6 expansion is the source of power in all steam engines. It also makes the boiler a dangerous device that must be carefully treated. The theoretical amount of heat that can be transferred from the combustion process to the working fluid in a boiler is equivalent to the change in its total heat content from its state at entering to that at exiting the boiler. In order to be able to select and design steam- and power-generation equipment, it is necessary to thoroughly understand the properties of the working fluid steam, the use of steam tables and the use of superheat. These fundamentals of steam generation will be briefly reviewed in this chapter. When phase changes of the water is discussed, only the liquid-vapor and vapor-liquid phase changes are mentioned, since these are the phase changes that the entire boiler technology is based on. [2] Temperature [C] Evaporation of water Phase change Net enthalpy of water [kj/kg water] Figure 6: Water evaporation plotted in a temperature-enthalpy graph. Boiling of water Water and steam are typically used as heat carriers in heating systems. Steam, the gas phase of water, results from adding sufficient heat to water to cause it to evaporate. This boiler process consists of three main steps: The first step is the adding of heat to the water that raises the temperature up to the boiling point of water, also called preheating. The second step is the continuing addition of heat to change the phase from water to steam, the actual evaporation. The third step is the heating of steam beyond the boiling temperature of water, known as superheating. The first step and the third steps are the part where heat addition causes a temperature rise but no phase change, and the second step is the part where the heat addition only causes a phase change. In Figure 6, the left section represents the preheating, the middle section the evaporation, and the third section the superheating. When all the water has been evaporated, the steam is called dry saturated steam. If steam is heated beyond its saturation point, the temperature begins to rise again and the steam becomes superheated steam. Superheated steam is defined by its zero moisture content: It contains no water at all, only 100% steam. Evaporation During the evaporation the enthalpy rises drastically. If we evaporate the water at atmospheric pressure from saturated liquid to saturated vapour, the enthalpy rise needed is 2260 kj/kg, from 430 kj/kg (sat. water) to 2690 kj/kg (sat. steam). When the water has reached the dry saturated steam condition, the steam contains a large amount of latent heat, corresponding to the heat that was led to the process under constant pressure and temperature. So despite pressure and temperature is the same for the liquid and the vapour, the amount of heat is much higher in vapour compared to the liquid. Superheating If the steam is heated beyond the dry saturated steam condition, the temperature begins to rise again and the properties of the steam start to resemble those of a perfect gas. Steam with higher The Basics of Steam Generation - 6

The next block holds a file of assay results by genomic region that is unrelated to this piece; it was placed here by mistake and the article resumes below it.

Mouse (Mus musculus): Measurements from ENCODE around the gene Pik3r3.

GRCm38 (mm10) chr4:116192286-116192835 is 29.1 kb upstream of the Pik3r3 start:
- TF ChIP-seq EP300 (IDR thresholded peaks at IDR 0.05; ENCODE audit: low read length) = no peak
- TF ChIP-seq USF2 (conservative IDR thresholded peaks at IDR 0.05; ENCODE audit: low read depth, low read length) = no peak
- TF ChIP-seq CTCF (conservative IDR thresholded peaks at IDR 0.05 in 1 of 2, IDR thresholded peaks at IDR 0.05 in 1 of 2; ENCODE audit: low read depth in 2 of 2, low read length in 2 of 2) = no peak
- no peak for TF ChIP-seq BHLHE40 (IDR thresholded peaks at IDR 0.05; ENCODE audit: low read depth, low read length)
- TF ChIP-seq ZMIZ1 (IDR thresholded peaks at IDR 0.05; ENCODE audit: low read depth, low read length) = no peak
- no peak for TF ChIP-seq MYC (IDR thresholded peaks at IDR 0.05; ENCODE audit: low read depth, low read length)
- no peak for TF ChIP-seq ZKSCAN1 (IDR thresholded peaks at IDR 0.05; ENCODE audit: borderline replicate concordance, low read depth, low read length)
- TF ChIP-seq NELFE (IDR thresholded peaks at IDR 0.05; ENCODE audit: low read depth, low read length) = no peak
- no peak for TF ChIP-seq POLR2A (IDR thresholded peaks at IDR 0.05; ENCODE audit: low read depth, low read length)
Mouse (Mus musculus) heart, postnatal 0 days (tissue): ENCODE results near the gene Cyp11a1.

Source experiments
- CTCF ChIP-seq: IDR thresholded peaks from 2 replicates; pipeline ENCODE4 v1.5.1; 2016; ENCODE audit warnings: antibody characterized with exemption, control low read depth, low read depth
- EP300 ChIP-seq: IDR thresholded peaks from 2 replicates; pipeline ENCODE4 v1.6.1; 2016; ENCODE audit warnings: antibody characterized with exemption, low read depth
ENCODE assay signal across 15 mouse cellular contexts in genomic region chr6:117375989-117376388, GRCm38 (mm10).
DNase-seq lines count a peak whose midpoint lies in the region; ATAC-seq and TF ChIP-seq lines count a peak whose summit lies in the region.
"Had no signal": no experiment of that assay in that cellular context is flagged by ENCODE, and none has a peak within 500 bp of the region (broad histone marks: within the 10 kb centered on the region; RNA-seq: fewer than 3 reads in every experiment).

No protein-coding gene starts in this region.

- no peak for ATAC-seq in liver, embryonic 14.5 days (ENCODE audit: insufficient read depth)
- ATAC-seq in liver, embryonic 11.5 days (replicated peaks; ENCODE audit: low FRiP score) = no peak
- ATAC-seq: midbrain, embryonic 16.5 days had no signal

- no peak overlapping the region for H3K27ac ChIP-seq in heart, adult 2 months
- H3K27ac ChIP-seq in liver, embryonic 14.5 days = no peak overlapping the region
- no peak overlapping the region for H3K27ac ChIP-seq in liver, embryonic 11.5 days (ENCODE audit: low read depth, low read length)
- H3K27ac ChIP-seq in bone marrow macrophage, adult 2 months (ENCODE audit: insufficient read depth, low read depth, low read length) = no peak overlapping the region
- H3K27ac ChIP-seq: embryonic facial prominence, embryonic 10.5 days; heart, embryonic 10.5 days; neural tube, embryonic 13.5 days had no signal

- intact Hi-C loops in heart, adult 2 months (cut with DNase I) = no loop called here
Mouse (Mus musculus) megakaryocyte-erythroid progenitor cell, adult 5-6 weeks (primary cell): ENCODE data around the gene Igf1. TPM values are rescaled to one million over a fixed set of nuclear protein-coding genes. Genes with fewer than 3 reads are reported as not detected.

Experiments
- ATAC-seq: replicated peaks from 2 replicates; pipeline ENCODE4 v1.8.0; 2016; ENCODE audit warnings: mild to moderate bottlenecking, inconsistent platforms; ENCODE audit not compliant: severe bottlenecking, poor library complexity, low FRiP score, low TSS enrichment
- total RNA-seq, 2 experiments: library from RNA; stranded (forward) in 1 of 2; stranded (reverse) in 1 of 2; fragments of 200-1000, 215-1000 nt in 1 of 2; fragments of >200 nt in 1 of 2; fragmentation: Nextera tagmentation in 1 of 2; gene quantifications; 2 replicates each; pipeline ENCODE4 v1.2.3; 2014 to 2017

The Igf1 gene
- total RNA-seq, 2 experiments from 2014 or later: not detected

7 temperature than that of saturated steam is called superheated steam. It contains no moisture and cannot condense until its temperature has been lowered to that of saturated steam at the same pressure. Superheating the steam is particularly useful for eliminating condensation in steam lines, decreasing the moisture in the turbine exhaust and increasing the efficiency (i.e. Carnot efficiency) of the power plant. Effect of pressure on evaporation temperature It is well known that water boils and evaporates at 100 C under atmospheric pressure. By higher pressure, water evaporates at higher temperature - e.g. a pressure of 10 bar equals an evaporation temperature of 184 C. The pressure and the corresponding temperature when a phase change occurs are called the saturation temperature and saturation pressure. During the evaporation process, pressure and temperature are constant, but if the vaporization occurs in a closed vessel, the expansion that occurs due to the phase change of water into steam causes the pressure to rise and thus the boiling temperature rises. From the diagram (Figure 7) we can se that when we exceed a certain pressure, 22,12 Mpa (the corresponding temperature is 374 C), the line stops. The reason is that the border between gas phase and liquid phase is blurred out at that pressure. That point, where the different phases cease to exist, is called the critical point of water. Basics of combustion Principles The process of combustion is a high speed, high temperature chemical reaction. It is the rapid union of an element or a compound with oxygen that results in the production of heat - essentially, it is a controlled explosion. Combustion occurs when the elements in a fuel combine with oxygen and produce heat. All fuels, whether they are solid, liquid or in gaseous form, consist primarily of compounds of carbon and hydrogen called hydrocarbons. Sulphur is also present in these fuels. Pressure [bar] ,1 0,01 22,12 MPa Temperature [ C] Figure 7: Evaporation pressure as a function of evaporation temperature. Figure 8: A pulverized coal fired burner in action. The Basics of Steam Generation - 7